Activation: Only some powers have activation requirements. This line would explain the conditions on the
power’s deployment and indicate under what time frame the odds of activating the power are governed by.
Typically states that the power is bound to a cycle of 24-hours.
  • Bullet points may describe what triggers the activation of the power.
  • Bullet points may also disclose the type of stunt roll required to activate the ability, such as ‘First
    attempted application Double Ones Roll.’
Power Name: What the power is generally known as. We have attempted to give the powers designations
which closely resemble their function, although some of them come off as garage band names. At times we
are bound by what the ability has been called in the literature, especially in the case of the defined PSYCHIC
POWERS. And we have occasionally resorted to Gamer Shorthand, such as with the listing for NRG BLAST.
The game uses ‘NRG’ as shorthand for Energy.

Base Cost: This is the number of Character Allocation points required to account for possession of this
ability. This cost may be added to by increasing the power’s attributes. Typical additions would be for extra
Range or Damage inflicted.
  • Base Cost may scale up depending on the level of the basestat the power is linked to. This is generally
    expressed as ‘Base Cost: 25 plus SAVE’ or ‘Base Cost: 40 plus ACT’. This means that the SAVE Total
    or ACT Value in points are added to the cost.
  • Occasionally the base cost will reference a multiple, such as ‘Base Cost 25 plus Double SAVE’. This
    indicates that a multiple of either the ACT or SAVE should be added to the number when factoring the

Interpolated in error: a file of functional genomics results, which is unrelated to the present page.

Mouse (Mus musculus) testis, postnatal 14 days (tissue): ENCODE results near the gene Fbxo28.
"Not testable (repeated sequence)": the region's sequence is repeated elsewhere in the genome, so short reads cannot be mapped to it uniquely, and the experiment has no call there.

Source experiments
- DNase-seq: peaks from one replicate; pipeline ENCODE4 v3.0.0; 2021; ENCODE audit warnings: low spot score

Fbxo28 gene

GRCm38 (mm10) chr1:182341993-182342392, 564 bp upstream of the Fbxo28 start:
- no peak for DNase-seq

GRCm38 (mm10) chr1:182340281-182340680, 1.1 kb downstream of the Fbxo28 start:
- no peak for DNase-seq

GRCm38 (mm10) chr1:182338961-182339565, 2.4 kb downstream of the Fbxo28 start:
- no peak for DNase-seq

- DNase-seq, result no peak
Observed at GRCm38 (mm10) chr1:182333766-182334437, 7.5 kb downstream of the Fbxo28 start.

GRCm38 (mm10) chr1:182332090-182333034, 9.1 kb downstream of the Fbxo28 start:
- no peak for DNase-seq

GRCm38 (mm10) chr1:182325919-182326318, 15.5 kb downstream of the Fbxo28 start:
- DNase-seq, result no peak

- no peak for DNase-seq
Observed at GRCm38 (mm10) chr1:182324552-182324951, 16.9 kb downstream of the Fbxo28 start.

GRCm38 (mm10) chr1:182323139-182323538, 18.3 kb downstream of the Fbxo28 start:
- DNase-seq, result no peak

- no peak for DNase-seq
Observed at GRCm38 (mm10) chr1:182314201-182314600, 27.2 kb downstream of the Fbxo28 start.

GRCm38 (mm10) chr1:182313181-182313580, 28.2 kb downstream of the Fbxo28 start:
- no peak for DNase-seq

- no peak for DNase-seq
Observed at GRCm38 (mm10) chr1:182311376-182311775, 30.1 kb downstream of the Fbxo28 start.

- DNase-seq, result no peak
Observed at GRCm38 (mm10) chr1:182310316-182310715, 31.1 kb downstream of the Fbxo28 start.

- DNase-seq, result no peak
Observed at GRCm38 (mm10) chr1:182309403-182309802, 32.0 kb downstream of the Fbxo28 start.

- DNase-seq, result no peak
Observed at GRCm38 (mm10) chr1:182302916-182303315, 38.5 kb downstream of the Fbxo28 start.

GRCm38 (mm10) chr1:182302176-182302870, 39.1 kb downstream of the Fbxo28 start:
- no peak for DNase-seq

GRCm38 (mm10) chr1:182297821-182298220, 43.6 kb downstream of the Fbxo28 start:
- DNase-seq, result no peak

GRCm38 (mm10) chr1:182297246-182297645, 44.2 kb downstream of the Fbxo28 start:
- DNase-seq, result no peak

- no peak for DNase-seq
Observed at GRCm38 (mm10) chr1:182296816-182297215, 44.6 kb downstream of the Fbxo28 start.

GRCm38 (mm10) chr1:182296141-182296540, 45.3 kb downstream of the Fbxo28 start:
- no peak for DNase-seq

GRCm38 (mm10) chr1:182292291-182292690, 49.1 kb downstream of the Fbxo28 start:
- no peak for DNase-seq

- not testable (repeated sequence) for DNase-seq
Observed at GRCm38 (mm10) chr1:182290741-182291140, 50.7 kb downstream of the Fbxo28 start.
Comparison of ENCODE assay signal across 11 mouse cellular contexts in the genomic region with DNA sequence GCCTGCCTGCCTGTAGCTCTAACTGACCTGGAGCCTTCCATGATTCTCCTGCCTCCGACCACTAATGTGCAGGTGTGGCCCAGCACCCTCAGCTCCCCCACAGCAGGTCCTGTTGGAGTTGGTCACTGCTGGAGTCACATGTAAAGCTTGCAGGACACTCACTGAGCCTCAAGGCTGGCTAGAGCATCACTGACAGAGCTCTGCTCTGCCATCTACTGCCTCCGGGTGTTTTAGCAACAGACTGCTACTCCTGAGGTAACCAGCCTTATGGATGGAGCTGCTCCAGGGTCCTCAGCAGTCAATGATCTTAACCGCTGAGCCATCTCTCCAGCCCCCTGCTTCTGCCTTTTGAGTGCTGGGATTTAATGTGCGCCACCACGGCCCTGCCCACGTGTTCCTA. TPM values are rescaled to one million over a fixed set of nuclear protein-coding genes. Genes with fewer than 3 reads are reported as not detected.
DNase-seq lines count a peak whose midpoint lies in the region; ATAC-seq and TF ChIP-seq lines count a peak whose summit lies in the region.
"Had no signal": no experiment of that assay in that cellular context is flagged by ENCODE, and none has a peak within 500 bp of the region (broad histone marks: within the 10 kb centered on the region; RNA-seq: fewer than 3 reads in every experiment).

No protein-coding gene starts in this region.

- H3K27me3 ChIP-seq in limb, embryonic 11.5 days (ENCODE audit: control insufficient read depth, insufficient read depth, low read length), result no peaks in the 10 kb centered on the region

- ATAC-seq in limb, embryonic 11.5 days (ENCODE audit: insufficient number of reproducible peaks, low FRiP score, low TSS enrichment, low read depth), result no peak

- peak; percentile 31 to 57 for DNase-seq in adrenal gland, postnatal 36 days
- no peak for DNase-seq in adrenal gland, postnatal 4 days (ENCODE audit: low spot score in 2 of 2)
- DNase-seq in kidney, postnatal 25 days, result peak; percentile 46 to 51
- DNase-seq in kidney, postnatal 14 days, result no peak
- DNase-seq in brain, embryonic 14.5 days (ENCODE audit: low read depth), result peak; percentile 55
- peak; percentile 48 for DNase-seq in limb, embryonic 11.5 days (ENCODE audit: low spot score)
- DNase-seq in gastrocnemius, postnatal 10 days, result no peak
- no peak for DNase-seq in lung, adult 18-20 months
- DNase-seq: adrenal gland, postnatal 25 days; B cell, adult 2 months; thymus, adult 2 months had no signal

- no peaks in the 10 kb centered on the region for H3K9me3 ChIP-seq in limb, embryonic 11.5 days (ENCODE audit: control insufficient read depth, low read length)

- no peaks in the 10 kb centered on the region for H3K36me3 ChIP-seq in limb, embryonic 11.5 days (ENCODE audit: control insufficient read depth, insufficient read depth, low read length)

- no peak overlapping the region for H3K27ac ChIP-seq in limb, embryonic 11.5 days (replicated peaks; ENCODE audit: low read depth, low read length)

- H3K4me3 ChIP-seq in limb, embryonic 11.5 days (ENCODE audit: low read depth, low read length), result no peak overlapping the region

base cost.
EXAMPLE: Nat has the power NRG BLAST which he has linked to his CON basestat of Mutant level
(ACT 10 SAVE 35). The listing for NRG BLAST reads ‘Base Cost: 20 plus SAVE’ which means that
the power’s allocation cost is 20 + 35 = 55 points.
Min Level: The minimum level required for a basestat to be linked to this ability. The basestat must be this
level or greater. The abilities are an expression of various extraordinary character attributes. All listed abilities
are at least somewhat unusual. Abilities rated from Good to Heroic are ones that a normal, though exceptional
person could be endowed with. Abilities requiring a Mutant or higher level are ones that no normal person
would possess. This door bouncer ranking is necessary for game balance.

Suggested Link: Any power can be linked to any basestat, provided that the basestat is at least the minimum
level. Our suggested links are optional, included to give the judge or player a possible guideline on a power by
power basis. Listed are the first three basestats which the designer believes apply to the ability. All abilities
need to be linked to a basestat. You may generally link an ability to only one basestat.
We have compiled several listings of the abilities for ease of use. The abilities are listed
per specific Ability Type and Ability Class, as well as a comprehensive alphabetical index.
Click the highlighted heading to be taken to the listing.
Ability Type: Describes how the ability is generally applied. Is it always on or do you turn it off and on—and
then how many times in a given span of time may you do so. The types are
At Whim, At Will, Innate,
Limited and Triggered.

Ability Class: A general indication of what the ability is useful for. All abilities have a focus, an application, a
primary utility. The classes are
Ability Suite, Attack, Bonus, Control, Creative, Defense, Family of
Abilities, Fantastic Forms, Feat, Information and Travel Power.
Ability Types and Ability Classes: Explained in the Abilities Indexes listing.